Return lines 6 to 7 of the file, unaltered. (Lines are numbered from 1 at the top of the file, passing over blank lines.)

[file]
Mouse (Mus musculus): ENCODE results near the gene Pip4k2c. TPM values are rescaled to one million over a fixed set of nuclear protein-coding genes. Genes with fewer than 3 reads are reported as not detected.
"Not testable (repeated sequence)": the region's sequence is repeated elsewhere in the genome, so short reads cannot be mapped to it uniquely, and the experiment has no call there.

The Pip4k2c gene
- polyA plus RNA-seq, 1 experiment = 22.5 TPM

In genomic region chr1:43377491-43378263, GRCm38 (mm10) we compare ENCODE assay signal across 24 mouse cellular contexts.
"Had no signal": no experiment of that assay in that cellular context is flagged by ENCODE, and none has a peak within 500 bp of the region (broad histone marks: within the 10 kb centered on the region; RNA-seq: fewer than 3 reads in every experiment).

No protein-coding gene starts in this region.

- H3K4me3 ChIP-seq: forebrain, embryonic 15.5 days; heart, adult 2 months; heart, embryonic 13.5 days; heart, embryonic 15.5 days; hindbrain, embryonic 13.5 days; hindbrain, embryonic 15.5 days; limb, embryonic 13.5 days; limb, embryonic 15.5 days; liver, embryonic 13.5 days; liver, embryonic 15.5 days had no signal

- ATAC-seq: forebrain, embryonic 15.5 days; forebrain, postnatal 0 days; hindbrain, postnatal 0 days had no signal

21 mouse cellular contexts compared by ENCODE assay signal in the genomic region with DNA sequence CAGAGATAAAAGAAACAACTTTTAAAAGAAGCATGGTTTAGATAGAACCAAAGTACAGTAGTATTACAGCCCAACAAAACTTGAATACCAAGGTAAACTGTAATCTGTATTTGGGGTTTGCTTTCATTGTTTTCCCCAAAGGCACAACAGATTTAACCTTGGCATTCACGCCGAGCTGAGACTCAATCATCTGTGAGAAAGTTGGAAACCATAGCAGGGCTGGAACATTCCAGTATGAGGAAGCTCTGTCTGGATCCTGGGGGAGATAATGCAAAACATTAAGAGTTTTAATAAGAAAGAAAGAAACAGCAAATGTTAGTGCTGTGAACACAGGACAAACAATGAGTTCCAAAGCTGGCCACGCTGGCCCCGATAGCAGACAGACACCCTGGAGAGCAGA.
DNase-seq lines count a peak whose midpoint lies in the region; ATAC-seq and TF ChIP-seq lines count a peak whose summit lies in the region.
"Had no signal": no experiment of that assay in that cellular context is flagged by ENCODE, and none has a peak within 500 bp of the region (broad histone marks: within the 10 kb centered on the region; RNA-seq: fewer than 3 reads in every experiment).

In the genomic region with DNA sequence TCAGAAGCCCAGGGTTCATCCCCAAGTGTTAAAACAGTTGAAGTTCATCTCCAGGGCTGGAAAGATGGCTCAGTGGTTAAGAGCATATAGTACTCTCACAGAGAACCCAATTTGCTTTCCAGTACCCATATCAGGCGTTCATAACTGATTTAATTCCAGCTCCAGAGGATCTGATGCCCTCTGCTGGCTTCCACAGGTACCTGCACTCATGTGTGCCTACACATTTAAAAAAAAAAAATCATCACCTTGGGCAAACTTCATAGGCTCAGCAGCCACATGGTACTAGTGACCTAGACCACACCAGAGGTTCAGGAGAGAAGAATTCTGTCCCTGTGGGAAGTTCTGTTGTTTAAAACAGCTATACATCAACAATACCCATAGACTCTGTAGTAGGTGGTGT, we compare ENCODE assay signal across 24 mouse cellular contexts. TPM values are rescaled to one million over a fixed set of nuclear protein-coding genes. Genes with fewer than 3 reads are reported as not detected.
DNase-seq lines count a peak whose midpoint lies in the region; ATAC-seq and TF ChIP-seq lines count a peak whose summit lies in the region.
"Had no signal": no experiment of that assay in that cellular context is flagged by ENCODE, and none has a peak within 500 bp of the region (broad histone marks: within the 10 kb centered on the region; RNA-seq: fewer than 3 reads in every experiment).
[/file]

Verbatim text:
"Had no signal": no experiment of that assay in that cellular context is flagged by ENCODE, and none has a peak within 500 bp of the region (broad histone marks: within the 10 kb centered on the region; RNA-seq: fewer than 3 reads in every experiment).

No protein-coding gene starts in this region.